For those who have been following my 150-year goal of coming up with a new system to foster lifelong learning from conception to death, you will know that I tend to look at a whole system to judge the success of a particular solution. For instance, increased pay for teachers is a nice thought, but pointless in light of the nature of the public education system to ignore the individual, forcing unnatural age grouping, and reward the average.
So it was with some interest that I read Why We F*ck by David Cain. At first, it struck me as an article I would more likely find on The Good Men Project, a good source for discussions around human sexual experiences. David quickly traces mankind’s current (last couple thousand years, or so) insistence on monogamy to the agrarian development of property:
Much like today, when a landowner died others wanted the land, and the issue of who had legal claim to it had to be settled. The most intuitive arrangement was for a landowner’s offspring to inherit it.
So for the first time ever, it became absolutely necessary for a man to know that his children were his. In the age before birth control and paternity tests, there was only one way for a man to be certain:
He had to make 100 percent sure that his woman never, ever had sex with anyone else.
And so men came to control land by controlling women’s sexuality, and the new “normal” sculpted by this economic trend is still the primary model for us today: sexual monogamy. To secure themselves economically, men demanded virgins and had zero tolerance for any hint of non-monogamy. Fidelity was enforced by vicious social contracts including religious dictates and cultural beliefs, for which women were humiliated, stoned or worse for even expressing the desire to bed with another man.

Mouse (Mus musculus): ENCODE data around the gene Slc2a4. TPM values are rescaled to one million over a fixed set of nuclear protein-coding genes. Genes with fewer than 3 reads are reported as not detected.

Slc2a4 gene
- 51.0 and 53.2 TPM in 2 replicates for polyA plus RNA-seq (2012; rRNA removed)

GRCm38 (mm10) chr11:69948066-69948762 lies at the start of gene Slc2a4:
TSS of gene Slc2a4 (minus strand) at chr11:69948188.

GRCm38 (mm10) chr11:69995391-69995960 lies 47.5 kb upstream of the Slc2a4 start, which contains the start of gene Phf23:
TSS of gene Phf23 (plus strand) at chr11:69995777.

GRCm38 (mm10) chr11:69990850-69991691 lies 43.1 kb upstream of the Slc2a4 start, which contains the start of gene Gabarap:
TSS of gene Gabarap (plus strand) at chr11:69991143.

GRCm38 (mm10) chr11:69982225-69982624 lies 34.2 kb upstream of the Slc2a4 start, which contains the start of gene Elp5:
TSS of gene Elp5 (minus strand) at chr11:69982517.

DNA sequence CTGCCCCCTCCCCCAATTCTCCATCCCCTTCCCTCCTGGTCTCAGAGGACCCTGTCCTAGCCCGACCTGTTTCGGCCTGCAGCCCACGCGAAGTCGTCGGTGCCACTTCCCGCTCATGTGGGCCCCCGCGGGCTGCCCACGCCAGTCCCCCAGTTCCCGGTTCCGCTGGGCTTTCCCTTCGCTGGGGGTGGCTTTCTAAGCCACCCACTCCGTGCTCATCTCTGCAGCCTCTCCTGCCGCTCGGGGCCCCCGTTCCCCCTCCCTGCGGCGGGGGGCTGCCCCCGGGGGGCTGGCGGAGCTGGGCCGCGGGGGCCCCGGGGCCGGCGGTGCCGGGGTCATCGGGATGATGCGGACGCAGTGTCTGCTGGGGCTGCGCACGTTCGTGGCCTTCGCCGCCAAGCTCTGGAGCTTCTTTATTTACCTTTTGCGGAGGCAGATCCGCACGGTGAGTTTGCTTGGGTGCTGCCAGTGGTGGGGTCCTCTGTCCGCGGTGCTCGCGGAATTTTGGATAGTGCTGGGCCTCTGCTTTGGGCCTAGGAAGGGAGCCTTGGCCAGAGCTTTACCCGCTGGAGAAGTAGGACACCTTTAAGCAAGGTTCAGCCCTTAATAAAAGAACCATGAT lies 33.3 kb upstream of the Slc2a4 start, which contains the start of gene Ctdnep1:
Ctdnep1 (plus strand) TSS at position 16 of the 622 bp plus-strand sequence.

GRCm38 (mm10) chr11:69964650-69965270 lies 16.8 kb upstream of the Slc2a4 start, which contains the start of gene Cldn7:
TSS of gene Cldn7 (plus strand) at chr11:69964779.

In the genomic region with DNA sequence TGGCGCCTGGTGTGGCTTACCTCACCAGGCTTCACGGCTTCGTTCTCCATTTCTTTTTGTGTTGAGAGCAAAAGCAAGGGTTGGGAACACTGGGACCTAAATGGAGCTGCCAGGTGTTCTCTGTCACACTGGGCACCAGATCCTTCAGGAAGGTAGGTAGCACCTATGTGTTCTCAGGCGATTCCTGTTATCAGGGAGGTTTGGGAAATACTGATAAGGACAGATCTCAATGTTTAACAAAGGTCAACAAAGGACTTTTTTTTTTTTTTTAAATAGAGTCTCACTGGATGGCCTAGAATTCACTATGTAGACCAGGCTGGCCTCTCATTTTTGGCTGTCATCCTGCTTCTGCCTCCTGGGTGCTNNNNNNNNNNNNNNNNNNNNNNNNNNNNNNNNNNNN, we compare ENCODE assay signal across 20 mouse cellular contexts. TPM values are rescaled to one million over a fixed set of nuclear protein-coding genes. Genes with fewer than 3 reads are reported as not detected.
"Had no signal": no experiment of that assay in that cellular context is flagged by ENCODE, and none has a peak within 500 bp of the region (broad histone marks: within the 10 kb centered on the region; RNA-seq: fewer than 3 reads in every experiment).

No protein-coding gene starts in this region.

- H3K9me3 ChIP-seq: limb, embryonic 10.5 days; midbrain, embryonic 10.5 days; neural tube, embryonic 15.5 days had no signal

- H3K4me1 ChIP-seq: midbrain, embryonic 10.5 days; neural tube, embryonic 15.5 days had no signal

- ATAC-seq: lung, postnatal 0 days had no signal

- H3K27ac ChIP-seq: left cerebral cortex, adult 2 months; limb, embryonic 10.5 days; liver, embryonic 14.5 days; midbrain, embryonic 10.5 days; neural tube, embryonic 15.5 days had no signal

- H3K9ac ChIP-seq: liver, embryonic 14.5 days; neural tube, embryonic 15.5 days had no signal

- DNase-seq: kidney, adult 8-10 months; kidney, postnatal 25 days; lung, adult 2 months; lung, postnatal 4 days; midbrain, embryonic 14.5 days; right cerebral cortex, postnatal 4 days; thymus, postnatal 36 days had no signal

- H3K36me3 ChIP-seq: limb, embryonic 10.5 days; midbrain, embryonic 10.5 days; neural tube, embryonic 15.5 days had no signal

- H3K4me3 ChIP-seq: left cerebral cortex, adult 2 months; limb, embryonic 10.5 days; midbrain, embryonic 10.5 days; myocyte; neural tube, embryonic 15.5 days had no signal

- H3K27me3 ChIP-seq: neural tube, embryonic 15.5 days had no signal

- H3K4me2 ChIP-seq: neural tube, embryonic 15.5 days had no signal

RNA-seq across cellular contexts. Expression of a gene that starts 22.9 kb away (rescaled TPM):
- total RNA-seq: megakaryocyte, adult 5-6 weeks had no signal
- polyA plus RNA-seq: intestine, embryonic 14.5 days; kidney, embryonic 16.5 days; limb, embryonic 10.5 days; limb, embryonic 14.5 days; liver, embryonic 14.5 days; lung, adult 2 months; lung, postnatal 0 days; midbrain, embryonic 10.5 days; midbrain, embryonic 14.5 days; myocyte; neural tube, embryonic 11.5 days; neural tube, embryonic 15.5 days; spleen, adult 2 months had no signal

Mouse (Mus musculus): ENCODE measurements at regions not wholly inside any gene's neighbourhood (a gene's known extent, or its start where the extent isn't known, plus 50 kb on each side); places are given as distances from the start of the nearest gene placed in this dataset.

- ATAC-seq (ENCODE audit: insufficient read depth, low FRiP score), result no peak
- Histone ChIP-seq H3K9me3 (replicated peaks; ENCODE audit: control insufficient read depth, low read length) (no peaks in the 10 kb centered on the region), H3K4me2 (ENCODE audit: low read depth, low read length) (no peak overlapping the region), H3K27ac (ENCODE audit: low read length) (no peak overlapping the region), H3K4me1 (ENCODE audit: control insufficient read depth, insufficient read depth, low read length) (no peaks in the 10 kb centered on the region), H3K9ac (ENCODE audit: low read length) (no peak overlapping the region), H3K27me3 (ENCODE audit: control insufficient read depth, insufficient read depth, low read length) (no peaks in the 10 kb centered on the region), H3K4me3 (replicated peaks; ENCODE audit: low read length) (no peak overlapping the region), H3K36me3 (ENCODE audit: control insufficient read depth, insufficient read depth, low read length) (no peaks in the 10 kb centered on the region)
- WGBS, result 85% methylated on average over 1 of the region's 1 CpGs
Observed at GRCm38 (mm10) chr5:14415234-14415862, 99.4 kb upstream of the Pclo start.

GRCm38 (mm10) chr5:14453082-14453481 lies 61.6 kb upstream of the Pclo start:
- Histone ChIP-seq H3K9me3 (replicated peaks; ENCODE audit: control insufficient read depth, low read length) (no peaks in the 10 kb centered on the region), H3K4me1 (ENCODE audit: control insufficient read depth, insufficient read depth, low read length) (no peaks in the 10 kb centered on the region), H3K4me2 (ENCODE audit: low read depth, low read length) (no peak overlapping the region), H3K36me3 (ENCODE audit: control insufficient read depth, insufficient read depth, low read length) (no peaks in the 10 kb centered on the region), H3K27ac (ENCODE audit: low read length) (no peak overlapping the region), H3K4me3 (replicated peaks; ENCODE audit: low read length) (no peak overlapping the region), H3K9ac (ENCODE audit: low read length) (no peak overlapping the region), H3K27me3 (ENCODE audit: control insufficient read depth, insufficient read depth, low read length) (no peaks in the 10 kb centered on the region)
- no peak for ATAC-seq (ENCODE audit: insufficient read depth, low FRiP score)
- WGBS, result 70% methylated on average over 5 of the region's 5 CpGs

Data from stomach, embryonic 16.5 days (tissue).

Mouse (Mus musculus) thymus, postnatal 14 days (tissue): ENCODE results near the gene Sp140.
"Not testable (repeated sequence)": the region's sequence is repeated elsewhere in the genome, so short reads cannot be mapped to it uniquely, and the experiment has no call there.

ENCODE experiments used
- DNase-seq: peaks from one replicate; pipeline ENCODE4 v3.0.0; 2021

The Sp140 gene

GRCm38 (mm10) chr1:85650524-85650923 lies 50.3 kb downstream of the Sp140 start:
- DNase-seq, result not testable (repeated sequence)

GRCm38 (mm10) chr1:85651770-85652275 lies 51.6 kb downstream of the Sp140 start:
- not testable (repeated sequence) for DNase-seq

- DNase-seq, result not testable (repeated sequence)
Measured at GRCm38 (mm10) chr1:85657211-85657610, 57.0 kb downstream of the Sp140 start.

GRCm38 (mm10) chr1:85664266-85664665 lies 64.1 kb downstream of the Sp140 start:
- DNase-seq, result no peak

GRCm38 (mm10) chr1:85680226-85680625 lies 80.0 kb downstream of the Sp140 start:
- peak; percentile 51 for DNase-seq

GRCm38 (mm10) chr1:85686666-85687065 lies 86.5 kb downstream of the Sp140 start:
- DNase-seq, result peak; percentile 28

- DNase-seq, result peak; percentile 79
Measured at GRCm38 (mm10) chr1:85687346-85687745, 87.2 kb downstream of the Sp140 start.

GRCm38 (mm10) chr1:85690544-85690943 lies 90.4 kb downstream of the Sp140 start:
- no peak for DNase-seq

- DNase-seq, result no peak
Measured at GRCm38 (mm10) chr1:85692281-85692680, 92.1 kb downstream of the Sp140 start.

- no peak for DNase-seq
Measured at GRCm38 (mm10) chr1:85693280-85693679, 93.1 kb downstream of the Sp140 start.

So monogamy appears to be a cultural phenomenon that has its origins in economics of all places. There isn’t necessarily anything instrinsically wrong with it, but looking at the divorce rates one can’t help but wonder whether it’s a round hole, while humans — biologically at least — carry square pegs.
Interesting as that premise is on its own, David’s thoughts later in the comments are what really got me thinking:
I think culturally enforced monogamy is more likely to create heartbreak and unrealistic attachments than a culture in which it is accepted that people may express love to multiple people.
Which brought me to ponder this: what system would accommodate physical intimacy with more than one at a time? As with most entrenched systems, the interdependencies make it very hard to only “fix one symptom” of a bigger problem. In the one we address here—the foundation of most societies active in the 21st Century—so much of the legal and tax structure is based on the understanding of transfer to heirs that just thinking what would happen if lineage was not easily determined makes the head spin.
It’s the 200+ comments where the discussion of this topic really takes off. I won’t transfer all of that here, but encourage those of you who like a good mental exercise to read this first, then explore more of David’s blog. I think you will enjoy the expanse of topics and depth of thought.
And if you have any ideas on how to build a better societal system, feel free to start that conversation here!